From the Editor:


Don’t Lose Sight of Eternity
Using Sermon Handouts

Progress, Faith
Baptism, Church

Link of the Week

Preacher’s Bookshelf


And Finally…

“Fear can keep us up all night long, but faith makes one fine pillow.”

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    Vol. 7, No. 16 April 22, 2008    
Michael Duduit

I just saw the new Ben Stein film Expelled, which is about the scientific establishment’s battle against Intelligent Design, and recommend it to you. Not only will it help you better understand the Darwin-ID debate, but also will help you better understand the cultural movement which seeks to marginalize religious faith.

It’s one thing to read books by Richard Dawkins and others in which they belittle religion, but it’s a different experience altogether to see such atheists on camera calling believers “stupid” or “ignorant,” with not the slightest concern that they are out of the mainstream or inappropriate. In much of the academic environment of our major universities, such views are the mainstream.

Lest we lament our standing in the wider culture, don’t forget the situation faced by the first generation of Christian preachers, carrying the story of the cross into a culture that considered it absurd or even offensive. Like those early preachers, our task is to faithfully and winsomely share the good news of Christ, and leave the results to God. I think He can handle Richard Dawkins more than adequately.

Michael Duduit, Editor

Check out the Preaching podcast this week – an interview with Kerry Shook, pastor of Fellowship of the Woodlands (near Houston) and author of the best-selling book One Month to Love. To hear this and other podcasts, go to

And mark your calendar now for April 20-22, 2009 – the 20th annual National Conference on Preaching. Be blessed by speakers like John Ortberg, Stuart Briscoe, Jack Graham, Steve Brown, Robert Smith, Dave Stone, Ralph Douglas West, and many more!


Though it is right for the church to fight for social justice, Christians must never focus on conditions in this world so much that they fail to tell people about the eternal life available through Christ, Dan Kimball said during the recent Shift student ministry conference at Willow Creek Community Church.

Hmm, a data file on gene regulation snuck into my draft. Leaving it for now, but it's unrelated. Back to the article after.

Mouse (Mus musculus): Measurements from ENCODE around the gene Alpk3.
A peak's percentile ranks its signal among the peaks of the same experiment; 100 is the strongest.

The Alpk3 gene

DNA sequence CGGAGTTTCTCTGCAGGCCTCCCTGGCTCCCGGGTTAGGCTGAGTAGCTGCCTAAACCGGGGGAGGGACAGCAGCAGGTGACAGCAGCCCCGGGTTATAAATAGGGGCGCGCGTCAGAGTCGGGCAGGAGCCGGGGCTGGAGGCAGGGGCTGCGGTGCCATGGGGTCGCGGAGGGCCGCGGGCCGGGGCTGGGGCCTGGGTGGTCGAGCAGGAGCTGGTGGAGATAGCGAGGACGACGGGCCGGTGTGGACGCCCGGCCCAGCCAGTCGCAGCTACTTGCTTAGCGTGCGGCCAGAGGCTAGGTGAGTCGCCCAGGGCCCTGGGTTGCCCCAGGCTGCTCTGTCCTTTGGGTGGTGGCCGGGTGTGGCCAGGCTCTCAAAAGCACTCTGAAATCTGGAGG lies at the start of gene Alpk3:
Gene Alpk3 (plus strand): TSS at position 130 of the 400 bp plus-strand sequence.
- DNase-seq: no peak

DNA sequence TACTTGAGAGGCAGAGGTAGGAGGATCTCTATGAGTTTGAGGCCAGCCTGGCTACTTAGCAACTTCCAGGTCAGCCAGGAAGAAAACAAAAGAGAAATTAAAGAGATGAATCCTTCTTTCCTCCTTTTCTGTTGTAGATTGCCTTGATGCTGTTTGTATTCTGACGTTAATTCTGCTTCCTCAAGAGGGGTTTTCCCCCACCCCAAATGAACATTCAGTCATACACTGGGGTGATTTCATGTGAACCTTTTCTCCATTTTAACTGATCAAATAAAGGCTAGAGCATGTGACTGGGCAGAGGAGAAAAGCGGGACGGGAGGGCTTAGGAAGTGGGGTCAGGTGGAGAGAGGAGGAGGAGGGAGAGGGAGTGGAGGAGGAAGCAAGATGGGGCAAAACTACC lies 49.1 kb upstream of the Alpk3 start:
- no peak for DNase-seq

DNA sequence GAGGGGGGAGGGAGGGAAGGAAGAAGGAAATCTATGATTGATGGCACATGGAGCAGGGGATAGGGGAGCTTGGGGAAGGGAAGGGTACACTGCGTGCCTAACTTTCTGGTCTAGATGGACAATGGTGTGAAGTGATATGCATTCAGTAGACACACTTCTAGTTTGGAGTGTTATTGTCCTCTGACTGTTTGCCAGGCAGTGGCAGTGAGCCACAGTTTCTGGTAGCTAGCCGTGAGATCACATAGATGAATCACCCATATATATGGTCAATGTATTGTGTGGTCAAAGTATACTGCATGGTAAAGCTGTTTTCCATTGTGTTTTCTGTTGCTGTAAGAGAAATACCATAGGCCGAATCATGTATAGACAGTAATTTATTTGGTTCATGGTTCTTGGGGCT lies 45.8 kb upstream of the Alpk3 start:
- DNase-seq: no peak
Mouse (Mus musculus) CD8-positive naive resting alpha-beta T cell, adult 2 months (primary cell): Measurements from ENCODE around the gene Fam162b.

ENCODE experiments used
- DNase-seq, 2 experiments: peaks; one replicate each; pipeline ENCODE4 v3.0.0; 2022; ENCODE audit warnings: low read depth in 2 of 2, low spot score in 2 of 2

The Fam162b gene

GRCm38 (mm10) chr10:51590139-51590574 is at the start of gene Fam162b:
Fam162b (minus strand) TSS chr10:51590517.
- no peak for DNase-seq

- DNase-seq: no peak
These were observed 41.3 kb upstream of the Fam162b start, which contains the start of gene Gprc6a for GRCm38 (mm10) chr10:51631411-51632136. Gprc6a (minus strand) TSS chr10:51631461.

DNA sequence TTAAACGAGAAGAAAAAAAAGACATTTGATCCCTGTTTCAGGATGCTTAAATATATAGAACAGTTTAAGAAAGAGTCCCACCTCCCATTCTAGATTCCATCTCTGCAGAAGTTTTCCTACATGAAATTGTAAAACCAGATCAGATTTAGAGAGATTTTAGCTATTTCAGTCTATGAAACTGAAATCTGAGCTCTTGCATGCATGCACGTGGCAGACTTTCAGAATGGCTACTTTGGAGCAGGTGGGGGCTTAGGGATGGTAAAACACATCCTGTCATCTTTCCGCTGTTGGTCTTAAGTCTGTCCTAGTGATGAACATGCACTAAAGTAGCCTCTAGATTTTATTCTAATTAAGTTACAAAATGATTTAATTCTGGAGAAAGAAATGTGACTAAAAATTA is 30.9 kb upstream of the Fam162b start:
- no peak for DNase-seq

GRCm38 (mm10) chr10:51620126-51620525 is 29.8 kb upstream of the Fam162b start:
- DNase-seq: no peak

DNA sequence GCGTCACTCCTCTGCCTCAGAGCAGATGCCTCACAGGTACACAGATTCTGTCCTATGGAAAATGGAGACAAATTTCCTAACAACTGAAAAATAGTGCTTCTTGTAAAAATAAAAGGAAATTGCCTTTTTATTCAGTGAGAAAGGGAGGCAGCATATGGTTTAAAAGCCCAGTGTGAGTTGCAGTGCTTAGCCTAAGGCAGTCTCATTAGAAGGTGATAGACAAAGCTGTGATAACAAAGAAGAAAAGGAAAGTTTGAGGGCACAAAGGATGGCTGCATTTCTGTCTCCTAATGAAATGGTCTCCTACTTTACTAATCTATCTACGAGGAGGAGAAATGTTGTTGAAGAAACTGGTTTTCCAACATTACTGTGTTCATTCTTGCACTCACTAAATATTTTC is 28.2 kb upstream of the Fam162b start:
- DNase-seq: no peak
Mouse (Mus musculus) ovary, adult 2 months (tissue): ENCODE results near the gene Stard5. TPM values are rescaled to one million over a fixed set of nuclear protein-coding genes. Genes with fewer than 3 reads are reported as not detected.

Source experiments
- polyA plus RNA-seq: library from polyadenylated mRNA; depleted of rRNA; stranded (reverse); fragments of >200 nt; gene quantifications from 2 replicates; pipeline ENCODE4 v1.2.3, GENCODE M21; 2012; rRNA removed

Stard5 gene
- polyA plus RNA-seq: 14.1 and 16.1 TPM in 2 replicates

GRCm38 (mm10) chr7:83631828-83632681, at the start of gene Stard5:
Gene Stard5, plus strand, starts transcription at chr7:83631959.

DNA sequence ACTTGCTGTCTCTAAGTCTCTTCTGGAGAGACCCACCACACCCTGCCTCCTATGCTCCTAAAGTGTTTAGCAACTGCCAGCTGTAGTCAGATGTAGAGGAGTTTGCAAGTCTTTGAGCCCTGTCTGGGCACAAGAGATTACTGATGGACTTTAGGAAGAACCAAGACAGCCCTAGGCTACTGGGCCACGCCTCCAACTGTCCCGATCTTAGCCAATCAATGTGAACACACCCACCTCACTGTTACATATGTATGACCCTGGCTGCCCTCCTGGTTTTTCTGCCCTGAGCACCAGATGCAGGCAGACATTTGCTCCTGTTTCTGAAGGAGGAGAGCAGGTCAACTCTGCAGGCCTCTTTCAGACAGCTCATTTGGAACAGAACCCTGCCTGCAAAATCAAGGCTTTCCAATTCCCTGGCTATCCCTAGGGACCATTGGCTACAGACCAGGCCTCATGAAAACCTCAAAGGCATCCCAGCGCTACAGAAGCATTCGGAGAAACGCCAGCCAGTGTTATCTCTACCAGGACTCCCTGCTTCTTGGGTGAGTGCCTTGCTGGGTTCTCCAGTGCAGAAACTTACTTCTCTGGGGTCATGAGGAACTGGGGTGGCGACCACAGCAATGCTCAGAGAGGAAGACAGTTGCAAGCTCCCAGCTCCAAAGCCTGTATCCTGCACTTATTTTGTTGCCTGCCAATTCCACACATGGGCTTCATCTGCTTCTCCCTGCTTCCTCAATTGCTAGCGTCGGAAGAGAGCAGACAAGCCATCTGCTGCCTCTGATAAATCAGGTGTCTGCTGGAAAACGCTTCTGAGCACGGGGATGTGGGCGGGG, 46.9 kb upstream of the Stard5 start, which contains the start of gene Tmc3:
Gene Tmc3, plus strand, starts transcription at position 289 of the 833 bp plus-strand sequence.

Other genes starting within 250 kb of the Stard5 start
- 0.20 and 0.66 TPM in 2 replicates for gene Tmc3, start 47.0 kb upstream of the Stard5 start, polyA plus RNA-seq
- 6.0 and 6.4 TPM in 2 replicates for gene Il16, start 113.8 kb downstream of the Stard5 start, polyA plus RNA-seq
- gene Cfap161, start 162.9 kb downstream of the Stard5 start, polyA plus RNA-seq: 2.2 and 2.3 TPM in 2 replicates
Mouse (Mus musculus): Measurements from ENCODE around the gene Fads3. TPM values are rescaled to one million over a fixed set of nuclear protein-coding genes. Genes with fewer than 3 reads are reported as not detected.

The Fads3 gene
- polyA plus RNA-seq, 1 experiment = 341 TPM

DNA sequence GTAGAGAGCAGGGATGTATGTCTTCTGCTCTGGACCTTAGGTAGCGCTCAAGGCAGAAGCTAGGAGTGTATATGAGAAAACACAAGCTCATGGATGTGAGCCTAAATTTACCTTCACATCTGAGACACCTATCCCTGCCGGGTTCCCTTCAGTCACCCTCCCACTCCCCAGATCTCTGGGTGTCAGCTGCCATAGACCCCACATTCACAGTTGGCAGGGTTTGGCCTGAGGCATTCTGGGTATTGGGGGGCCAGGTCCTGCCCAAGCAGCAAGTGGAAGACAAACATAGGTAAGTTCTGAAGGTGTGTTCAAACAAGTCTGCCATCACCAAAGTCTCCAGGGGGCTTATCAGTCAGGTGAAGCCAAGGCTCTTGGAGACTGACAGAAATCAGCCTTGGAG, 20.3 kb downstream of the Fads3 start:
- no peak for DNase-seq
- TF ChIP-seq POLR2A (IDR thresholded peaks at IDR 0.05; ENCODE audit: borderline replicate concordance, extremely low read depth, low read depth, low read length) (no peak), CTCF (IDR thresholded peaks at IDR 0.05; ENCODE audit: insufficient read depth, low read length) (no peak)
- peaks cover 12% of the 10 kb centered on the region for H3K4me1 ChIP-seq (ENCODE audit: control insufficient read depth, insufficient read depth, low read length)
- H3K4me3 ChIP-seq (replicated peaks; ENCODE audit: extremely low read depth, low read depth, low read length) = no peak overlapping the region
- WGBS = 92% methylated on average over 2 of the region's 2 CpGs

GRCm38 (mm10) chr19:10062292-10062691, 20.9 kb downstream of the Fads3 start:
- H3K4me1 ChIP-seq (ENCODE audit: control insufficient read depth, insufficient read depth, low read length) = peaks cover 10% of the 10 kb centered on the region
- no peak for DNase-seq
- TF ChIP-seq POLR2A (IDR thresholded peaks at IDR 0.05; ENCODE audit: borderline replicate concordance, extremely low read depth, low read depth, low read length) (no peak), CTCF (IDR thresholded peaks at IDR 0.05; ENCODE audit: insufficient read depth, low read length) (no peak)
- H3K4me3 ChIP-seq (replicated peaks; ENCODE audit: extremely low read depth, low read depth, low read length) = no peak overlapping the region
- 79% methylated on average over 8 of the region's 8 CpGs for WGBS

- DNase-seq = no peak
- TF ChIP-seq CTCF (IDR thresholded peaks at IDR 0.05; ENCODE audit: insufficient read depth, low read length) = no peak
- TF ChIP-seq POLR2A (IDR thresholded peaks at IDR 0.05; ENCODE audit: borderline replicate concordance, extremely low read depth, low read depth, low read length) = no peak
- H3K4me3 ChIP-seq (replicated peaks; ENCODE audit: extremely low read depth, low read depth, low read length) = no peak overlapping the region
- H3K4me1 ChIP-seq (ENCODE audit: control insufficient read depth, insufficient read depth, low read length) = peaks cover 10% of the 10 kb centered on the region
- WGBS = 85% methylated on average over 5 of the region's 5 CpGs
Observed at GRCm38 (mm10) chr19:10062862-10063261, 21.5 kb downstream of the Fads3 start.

Kimball said: “The church is waking up to the fact that we have to be involved in global social justice issues, and that is fantastic. We should be repenting (and saying), ‘I can’t believe we did not think of this. This is the command of Jesus and what we should be about.’ We need to be so involved in all of this because the kingdom is about life on this planet here and not just about when we die.

“But my subtle fear is that we don’t then swing the pendulum so much that we forget there is life after we die and we do have to still remember there is an eternity with God and an eternity apart from God.”

Kara Powell, executive director of the Center for Youth and Family Ministry at Fuller Theological Seminary, also called for more Gospel proclamation, saying the Gospel of grace will inspire teens to persist in their Christian faith after high school.

“My best guess is probably about 50 percent of the students who are decently involved in your youth ministry through 12th grade … won’t be serving the Lord 18 months after graduation,” Powell said, adding, “Somehow the Jesus who fed them, who met their needs in high school – somehow isn’t doing it 18 months later.” (Baptist Press, 4-18-08; click here to read the full article.)


Craig Webb has written about the value of sermon handouts. He attended a conference almost 13 years ago, “where I learned the value and the method of a sermon handout. A sermon handout (you might call it something different) is a sheet of paper you hand out to the congregation to help members follow along with your sermon. It could include the title of your sermon, the main points of your sermon with fill-in-the-blanks, and printed verses of Scripture with references.

Benefits of a Sermon Handout

1. It encourages people to participate and engage in the sermon by writing something down. This is an added level of learning to your speaking and the visual images they see on your PowerPoint slides.
2. It eases the tension of those who are unfamiliar with the Bible and afraid of the clumsiness of finding a particular Bible reference.